• Versatile user customization options, but not too complicated to figure out. I didn't use most of those features.

Another advantage to Strava is access to Strava-compatible apps for making better use of our ride data. For example, the Elevate app can be authorized to use our Strava logs and give us useful info about our performance and progress in various categories. I'm pretty fast on downhills by any standard, even at my age (61) and only moderately good condition. Just a consequence of being naturally aero -- skinny with fairly narrow shoulders, but weighing just enough to have good momentum, being able to spin up to 130 rpm in whatever my biggest gear is, and not being nervous about speed. But I'm a mediocre climber. Always have been. So I'm more interested in how I'm progressing with the tougher stuff. Elevate helps make sense of Strava logs in useful ways, so it's not just my subjective impressions.

There's another app (currently not being developed, I think), that factored in wind. Big help for distinguishing between my best times wind a tailwind assist compared with neutral wind or headwind on the same segment, direction. I find that very helpful because it's realistic. I have a few top 10s on some tough segments, alongside some very strong local riders including some pros. But the wind factor app makes it clear that I was benefiting greatly from tailwinds, while the other riders had less tailwind or even some headwind or quartering wind.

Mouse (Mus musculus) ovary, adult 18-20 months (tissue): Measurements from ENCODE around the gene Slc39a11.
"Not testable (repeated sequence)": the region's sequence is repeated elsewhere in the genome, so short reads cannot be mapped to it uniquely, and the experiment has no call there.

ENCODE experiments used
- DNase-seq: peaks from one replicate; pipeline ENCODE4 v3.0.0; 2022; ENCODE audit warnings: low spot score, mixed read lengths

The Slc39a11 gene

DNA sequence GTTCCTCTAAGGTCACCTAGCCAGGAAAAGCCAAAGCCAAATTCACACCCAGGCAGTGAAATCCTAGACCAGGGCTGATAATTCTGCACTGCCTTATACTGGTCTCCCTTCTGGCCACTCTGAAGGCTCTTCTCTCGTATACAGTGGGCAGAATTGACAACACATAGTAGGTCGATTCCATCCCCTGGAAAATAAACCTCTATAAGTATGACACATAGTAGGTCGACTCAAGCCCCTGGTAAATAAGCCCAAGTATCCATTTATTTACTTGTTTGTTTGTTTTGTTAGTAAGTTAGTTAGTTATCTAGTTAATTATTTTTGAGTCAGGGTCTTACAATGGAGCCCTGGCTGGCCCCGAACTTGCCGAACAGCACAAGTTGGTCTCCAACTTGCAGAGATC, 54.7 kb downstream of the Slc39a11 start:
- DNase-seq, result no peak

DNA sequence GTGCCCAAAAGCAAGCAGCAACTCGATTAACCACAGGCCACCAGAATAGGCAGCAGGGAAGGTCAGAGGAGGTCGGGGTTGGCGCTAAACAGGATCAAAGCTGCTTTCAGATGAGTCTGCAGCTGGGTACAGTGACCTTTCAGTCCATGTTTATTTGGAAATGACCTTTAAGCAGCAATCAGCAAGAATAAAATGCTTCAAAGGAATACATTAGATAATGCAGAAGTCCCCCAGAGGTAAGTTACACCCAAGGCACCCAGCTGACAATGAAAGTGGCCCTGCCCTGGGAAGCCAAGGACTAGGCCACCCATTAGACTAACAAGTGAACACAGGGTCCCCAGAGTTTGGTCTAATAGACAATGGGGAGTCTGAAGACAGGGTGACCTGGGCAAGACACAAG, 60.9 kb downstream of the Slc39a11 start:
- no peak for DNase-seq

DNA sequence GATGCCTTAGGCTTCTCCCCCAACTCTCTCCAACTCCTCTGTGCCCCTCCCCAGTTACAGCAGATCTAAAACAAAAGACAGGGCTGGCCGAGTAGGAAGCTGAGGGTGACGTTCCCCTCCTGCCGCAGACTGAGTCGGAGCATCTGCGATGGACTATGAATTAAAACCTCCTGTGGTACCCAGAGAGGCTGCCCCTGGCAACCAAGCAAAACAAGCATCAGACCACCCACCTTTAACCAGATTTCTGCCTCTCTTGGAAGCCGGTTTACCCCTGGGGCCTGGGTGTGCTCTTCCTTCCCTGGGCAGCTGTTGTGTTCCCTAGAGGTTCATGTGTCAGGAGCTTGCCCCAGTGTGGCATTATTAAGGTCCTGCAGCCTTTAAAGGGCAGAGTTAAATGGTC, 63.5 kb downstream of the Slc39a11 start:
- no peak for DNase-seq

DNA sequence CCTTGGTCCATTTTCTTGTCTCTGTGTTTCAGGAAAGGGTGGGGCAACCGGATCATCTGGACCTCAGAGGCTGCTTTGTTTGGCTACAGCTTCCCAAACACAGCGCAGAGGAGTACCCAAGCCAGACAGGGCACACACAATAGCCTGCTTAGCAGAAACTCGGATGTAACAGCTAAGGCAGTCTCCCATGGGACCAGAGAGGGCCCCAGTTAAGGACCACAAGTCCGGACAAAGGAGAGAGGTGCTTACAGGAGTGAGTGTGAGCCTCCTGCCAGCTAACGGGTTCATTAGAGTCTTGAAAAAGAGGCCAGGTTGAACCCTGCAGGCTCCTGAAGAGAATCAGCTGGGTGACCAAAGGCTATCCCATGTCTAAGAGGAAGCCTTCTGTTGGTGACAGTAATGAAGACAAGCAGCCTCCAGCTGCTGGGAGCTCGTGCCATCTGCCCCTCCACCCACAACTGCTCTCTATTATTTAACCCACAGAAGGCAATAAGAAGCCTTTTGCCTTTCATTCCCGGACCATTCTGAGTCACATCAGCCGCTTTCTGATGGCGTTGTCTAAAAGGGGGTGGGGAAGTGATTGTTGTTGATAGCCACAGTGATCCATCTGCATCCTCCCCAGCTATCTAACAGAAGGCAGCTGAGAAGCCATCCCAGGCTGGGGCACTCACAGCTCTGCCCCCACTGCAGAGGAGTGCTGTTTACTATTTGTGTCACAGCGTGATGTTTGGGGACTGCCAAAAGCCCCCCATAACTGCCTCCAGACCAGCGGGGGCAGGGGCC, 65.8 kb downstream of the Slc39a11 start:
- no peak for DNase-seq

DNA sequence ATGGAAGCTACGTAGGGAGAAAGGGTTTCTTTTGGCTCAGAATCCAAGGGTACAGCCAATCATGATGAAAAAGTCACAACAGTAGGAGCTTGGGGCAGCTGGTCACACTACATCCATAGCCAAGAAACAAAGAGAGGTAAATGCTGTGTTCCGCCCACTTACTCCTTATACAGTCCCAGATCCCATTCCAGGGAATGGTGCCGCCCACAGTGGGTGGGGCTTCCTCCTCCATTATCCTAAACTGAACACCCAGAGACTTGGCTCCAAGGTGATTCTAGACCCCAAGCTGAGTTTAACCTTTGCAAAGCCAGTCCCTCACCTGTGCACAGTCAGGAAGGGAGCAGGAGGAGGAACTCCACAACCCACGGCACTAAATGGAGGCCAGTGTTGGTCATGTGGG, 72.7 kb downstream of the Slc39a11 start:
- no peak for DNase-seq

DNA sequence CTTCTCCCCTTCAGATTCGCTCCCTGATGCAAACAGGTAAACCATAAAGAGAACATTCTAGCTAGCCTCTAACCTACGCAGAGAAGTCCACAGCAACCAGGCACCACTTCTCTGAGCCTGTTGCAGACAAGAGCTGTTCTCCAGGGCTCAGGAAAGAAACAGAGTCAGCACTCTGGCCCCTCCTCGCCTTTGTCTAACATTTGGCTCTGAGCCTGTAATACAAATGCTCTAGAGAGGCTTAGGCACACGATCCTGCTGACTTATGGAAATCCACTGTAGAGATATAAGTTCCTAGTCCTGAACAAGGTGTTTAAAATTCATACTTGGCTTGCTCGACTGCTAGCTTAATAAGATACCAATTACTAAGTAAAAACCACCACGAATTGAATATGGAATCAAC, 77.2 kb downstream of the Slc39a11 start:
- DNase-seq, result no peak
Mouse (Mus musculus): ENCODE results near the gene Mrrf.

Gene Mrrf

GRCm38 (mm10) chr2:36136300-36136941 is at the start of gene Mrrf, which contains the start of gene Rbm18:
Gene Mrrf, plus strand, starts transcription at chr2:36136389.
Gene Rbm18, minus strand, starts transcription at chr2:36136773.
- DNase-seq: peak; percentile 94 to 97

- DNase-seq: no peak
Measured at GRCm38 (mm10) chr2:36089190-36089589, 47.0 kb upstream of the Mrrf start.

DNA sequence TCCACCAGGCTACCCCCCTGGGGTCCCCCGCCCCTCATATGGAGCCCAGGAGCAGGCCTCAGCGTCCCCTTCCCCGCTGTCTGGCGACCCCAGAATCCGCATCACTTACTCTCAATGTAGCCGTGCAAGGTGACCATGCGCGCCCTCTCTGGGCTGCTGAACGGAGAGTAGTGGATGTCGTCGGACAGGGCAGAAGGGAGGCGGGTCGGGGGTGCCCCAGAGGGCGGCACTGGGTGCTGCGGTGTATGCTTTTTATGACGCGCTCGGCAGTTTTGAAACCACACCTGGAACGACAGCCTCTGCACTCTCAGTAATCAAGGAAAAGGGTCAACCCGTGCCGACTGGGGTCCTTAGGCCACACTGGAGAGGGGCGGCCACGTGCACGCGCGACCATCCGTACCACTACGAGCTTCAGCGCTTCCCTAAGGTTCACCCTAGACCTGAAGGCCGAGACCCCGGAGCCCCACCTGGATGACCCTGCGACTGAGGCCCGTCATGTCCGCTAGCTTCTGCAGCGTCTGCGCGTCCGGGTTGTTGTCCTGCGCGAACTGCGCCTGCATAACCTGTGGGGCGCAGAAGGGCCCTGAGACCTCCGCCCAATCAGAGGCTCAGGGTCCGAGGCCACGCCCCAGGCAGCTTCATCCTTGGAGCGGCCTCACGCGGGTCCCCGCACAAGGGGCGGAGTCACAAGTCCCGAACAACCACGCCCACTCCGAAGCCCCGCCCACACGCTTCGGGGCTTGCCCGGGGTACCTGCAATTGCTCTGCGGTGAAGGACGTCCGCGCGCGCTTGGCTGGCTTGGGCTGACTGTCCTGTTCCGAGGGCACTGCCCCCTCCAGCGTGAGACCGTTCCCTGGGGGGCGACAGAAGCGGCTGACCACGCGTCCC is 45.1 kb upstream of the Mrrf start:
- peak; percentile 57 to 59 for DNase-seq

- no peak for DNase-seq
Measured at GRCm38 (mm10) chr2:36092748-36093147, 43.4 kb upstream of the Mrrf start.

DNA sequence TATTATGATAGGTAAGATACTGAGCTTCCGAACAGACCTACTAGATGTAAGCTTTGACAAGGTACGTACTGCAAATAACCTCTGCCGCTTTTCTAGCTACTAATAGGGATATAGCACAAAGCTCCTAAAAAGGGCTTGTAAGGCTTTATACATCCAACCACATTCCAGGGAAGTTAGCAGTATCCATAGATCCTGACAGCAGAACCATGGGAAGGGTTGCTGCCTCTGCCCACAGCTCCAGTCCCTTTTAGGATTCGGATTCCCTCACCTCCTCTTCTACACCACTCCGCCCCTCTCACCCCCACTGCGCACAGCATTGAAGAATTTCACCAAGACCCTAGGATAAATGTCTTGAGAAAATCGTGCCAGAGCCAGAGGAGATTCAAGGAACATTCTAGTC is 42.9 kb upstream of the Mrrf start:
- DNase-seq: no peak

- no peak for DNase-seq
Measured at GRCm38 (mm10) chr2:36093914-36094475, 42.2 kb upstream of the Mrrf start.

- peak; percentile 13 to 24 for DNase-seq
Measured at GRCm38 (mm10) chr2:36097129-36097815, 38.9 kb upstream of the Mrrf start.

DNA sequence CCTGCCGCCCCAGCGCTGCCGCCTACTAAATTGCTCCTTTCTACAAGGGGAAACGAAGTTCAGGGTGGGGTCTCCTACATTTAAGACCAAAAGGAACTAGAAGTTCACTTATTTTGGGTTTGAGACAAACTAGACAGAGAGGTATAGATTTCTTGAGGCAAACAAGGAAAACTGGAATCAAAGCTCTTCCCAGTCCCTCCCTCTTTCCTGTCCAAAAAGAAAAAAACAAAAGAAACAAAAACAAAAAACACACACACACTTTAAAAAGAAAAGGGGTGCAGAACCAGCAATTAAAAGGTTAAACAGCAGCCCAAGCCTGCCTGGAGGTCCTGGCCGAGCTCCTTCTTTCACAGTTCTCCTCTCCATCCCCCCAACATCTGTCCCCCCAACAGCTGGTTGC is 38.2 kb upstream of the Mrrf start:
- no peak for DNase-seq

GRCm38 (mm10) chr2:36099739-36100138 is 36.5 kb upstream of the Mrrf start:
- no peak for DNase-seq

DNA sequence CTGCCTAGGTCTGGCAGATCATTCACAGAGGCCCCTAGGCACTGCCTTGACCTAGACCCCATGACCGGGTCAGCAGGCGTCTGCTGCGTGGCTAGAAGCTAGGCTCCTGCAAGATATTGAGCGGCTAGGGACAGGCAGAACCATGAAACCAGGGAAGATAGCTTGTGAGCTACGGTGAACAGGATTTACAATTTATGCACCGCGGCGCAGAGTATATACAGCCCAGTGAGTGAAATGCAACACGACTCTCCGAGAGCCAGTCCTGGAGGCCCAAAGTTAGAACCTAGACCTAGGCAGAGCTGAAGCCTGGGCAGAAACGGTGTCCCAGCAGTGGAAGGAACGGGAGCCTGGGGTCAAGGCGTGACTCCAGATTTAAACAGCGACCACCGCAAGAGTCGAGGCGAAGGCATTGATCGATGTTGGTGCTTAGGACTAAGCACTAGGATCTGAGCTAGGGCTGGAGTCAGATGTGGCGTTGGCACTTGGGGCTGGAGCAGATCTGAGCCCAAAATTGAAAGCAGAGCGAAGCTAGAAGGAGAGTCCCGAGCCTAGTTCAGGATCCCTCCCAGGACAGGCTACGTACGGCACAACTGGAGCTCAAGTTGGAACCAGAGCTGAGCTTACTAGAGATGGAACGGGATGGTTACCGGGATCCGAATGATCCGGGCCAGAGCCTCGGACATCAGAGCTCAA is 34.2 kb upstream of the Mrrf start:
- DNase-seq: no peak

These apps remove subjectivity, fantasies and clarify where my strengths and weaknesses are, where I'm making progress or regressing. That's more helpful to me than average speeds, power estimates and data that doesn't include real world conditions. It shows that over distance and a range of terrain and conditions, I'm just a very average cyclist and not even particularly strong among 60+ year olds. That's a good thing to know because it motivates me to train with realistic expectations rather than be fooled by appearing to be "as fast as so-and-so" when in reality those other riders could drop me like a rock.